The St. Petersburg Green Thumb festival comes back this Saturday and Sunday at Walter Fuller Park in West St. Pete.
The event from 9 a.m. until 4 p.m. both days features more than 200 educational and environmental exhibits and vendors. Some 35,000 people visit the two-day festival each year.
Families with children can stop by a large craft tent where kids can make a good half dozen different crafts and sit in the shade while experts demonstrate various gardening techniques, show off live animals or put on environmentally themed shows.
Homeowners can stop in for free mulch. There are also free butterfly plants for up to 500 attendees each day.
Items for sale at vendor booths include just about any plant imaginable from exotic orchids to bamboo and bonsai trees. There are vendors selling herbs, sauces and honey. Some sell handmade crafts like yard ornaments, wind chimes and outdoor furniture.
The environmental celebration also has all the feel of a festival environment with carnival foods like kettle corn, frozen lemonade and funnel cake.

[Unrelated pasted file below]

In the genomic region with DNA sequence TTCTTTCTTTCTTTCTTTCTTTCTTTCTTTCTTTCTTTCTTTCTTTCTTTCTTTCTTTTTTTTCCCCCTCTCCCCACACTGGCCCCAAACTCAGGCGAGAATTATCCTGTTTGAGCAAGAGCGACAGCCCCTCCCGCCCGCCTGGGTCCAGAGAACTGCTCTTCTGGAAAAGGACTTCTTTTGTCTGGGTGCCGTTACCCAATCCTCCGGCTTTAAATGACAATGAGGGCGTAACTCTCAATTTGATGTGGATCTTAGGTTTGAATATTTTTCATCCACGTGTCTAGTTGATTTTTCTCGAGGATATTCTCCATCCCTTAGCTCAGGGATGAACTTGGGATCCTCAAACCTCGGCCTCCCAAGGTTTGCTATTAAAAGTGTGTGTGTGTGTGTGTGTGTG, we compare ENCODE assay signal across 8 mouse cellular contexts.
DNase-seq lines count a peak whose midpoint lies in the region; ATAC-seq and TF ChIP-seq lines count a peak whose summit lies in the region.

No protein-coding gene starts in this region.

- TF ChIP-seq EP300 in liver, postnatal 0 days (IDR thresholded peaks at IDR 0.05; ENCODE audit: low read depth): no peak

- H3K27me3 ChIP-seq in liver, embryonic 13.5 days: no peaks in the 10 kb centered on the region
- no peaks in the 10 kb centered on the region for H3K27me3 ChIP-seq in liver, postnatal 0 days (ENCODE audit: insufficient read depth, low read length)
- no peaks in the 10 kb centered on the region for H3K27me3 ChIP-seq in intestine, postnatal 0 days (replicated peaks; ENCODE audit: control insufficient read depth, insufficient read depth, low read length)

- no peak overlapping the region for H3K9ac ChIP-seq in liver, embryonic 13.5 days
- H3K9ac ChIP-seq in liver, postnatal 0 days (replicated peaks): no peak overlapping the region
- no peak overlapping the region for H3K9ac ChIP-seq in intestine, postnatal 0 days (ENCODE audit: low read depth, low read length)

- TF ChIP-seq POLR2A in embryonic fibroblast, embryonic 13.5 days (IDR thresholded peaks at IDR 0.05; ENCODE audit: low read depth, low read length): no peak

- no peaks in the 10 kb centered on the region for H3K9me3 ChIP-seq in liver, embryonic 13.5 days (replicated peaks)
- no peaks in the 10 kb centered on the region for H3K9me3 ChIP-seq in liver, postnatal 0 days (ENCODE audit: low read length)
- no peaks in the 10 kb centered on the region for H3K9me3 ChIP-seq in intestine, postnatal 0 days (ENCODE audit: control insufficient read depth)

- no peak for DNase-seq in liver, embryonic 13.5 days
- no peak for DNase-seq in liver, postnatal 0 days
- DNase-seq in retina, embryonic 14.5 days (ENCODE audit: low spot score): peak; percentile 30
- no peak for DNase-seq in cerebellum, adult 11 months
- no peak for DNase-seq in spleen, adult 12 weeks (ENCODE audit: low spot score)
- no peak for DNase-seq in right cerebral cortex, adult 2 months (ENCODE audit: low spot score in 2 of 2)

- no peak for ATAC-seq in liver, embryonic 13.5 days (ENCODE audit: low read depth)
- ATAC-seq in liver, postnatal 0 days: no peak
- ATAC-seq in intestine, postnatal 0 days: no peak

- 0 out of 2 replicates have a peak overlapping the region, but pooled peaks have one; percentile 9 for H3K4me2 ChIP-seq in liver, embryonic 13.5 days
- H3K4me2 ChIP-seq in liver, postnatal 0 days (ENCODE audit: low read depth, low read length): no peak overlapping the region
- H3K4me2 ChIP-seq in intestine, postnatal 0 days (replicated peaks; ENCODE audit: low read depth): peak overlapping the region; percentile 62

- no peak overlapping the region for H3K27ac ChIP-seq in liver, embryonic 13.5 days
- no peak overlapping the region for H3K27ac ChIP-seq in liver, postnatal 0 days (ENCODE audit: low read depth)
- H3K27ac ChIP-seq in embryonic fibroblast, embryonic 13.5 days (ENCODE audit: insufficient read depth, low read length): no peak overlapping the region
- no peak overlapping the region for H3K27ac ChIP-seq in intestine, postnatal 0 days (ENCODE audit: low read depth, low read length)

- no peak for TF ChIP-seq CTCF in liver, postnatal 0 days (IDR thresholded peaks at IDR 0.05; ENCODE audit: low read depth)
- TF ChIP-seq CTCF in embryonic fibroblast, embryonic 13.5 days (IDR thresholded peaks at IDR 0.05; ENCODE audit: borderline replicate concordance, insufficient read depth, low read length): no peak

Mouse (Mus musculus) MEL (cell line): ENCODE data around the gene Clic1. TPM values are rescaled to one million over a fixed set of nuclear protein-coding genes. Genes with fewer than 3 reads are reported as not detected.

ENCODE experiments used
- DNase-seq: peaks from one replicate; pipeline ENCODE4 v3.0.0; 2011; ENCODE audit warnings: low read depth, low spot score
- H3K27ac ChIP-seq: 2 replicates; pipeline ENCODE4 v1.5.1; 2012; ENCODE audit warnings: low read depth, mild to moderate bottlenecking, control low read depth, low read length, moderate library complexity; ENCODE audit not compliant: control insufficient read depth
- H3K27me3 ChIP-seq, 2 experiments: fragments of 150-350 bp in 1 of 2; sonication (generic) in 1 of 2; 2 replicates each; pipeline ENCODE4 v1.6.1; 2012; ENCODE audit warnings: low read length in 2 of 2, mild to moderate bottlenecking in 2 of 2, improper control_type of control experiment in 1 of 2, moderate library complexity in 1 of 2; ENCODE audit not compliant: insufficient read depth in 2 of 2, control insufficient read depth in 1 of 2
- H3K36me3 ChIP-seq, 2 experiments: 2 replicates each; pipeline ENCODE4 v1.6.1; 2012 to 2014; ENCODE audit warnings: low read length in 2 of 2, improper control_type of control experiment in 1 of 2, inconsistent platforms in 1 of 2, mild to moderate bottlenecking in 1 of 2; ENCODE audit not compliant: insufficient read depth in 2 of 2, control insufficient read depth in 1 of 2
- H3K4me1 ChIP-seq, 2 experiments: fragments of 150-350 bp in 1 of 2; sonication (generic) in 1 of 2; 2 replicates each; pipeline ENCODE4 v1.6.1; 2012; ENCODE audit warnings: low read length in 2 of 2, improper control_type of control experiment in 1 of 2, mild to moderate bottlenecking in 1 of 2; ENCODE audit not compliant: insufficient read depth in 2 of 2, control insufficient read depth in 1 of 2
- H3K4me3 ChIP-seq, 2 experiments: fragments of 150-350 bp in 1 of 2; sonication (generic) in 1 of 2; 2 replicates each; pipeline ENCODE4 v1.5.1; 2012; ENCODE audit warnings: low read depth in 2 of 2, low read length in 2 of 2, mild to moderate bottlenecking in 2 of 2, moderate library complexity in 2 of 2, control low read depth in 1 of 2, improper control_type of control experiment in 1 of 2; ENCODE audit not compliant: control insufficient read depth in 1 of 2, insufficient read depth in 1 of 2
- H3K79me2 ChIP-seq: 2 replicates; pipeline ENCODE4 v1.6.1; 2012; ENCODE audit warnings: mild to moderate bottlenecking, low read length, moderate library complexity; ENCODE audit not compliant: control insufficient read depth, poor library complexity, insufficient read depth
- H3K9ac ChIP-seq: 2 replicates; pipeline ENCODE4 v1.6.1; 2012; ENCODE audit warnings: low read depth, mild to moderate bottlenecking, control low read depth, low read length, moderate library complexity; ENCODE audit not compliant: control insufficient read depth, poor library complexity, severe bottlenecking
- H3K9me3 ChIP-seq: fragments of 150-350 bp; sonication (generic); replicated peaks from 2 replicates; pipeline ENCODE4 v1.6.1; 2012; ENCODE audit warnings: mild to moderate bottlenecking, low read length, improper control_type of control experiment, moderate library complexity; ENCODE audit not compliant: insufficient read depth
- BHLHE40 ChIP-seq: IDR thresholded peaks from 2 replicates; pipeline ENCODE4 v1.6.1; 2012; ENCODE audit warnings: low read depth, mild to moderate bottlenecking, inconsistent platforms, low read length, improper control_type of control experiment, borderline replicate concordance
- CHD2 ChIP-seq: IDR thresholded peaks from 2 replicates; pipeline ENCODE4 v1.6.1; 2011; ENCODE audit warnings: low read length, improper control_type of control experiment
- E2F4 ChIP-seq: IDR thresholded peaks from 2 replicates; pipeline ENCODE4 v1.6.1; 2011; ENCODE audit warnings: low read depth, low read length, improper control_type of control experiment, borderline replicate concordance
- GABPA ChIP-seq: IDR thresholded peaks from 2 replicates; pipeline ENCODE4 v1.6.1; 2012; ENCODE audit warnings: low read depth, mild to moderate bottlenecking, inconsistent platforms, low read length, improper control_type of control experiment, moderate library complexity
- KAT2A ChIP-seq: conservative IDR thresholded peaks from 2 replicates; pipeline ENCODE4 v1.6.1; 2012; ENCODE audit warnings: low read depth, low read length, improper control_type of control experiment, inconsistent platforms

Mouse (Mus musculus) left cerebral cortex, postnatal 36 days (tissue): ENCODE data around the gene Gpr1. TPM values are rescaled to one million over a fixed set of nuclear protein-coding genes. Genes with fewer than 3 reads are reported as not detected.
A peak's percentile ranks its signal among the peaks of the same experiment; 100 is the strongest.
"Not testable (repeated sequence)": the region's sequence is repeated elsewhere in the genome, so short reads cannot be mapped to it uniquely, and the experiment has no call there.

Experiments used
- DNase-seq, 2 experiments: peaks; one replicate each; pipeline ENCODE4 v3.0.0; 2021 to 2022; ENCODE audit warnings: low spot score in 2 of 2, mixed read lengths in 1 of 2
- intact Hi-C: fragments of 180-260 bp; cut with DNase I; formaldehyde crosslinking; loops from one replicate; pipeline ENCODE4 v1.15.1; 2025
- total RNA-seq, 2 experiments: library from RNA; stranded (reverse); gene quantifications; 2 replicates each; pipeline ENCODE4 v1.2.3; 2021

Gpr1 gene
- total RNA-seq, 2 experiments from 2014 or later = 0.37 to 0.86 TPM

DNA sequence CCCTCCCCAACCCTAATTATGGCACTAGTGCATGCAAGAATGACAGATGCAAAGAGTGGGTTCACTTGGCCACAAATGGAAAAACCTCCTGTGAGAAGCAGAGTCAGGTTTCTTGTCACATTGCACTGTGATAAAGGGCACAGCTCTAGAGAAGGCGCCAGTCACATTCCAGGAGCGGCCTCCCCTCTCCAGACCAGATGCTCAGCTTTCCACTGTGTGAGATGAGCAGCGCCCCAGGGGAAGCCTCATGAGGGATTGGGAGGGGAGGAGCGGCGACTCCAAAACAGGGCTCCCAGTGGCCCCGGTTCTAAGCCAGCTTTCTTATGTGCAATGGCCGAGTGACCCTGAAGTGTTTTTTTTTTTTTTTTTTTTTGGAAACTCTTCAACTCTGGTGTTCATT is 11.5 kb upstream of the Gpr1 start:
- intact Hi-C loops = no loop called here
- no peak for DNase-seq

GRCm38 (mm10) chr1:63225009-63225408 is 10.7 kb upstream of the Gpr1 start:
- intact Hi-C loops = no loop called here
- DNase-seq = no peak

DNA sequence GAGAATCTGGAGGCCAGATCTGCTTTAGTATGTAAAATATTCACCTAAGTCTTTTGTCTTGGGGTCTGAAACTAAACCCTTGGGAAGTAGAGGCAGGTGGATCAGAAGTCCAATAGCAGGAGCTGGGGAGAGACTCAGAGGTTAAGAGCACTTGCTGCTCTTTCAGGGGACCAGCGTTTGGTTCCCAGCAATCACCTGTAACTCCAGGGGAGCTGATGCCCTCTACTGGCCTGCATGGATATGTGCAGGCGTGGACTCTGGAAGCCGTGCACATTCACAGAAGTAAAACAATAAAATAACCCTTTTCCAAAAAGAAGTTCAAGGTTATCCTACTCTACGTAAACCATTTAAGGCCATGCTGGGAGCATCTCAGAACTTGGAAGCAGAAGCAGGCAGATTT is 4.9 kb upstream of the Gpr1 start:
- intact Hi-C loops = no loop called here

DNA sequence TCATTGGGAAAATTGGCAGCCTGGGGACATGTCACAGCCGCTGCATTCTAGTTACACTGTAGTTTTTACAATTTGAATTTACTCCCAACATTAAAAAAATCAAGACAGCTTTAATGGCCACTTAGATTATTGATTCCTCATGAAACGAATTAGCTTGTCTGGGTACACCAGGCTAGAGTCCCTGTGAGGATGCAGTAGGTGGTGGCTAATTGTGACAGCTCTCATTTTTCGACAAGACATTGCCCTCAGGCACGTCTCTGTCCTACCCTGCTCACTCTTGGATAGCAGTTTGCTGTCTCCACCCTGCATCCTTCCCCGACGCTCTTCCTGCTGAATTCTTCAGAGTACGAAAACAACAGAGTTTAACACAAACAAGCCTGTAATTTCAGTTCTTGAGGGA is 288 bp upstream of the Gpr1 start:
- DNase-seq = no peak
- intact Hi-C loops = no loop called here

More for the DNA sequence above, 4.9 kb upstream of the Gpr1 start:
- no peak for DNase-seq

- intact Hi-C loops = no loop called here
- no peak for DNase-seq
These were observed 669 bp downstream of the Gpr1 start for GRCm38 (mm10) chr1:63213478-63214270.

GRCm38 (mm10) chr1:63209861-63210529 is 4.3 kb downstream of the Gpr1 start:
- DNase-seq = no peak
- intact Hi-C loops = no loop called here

The festival is situated in the expansive Walter Fuller yard adjacent to a recreation center and playground. A flower show is held inside the rec center.
Dogs are welcome at Green Thumb and can stop for a drink at any number of dog-friendly vendor booths where proprietors often put out dog bowls and hand out treats. There’s also a dog park at the North end of the park to let the four-legged friends off the leash for a while.
Green Thumb started in 1986 in order to meet the requirements for the Tree City USA Award. St. Pete has been a recipient of that award ever since. The first event was at Boyd Hill Nature Preserve and kicked off its innagural year with 30 vendors and 12 environmental groups.
The festival was moved to Walter Fuller the following year in order to both expand and to encourage events in parks besides the popular waterfront and Boyd Hill.
Originally held in early April, the event was moved back a couple of weeks to coincide with Earth Day.
The festival celebrated its 20th year in 2011. It’s now in its 24th year.
Parking for the event is free, but it can be crowded. Parking attendants help usher traffic through a large onsite parking lot at the park. Other parking is also available along the street surrounding the park.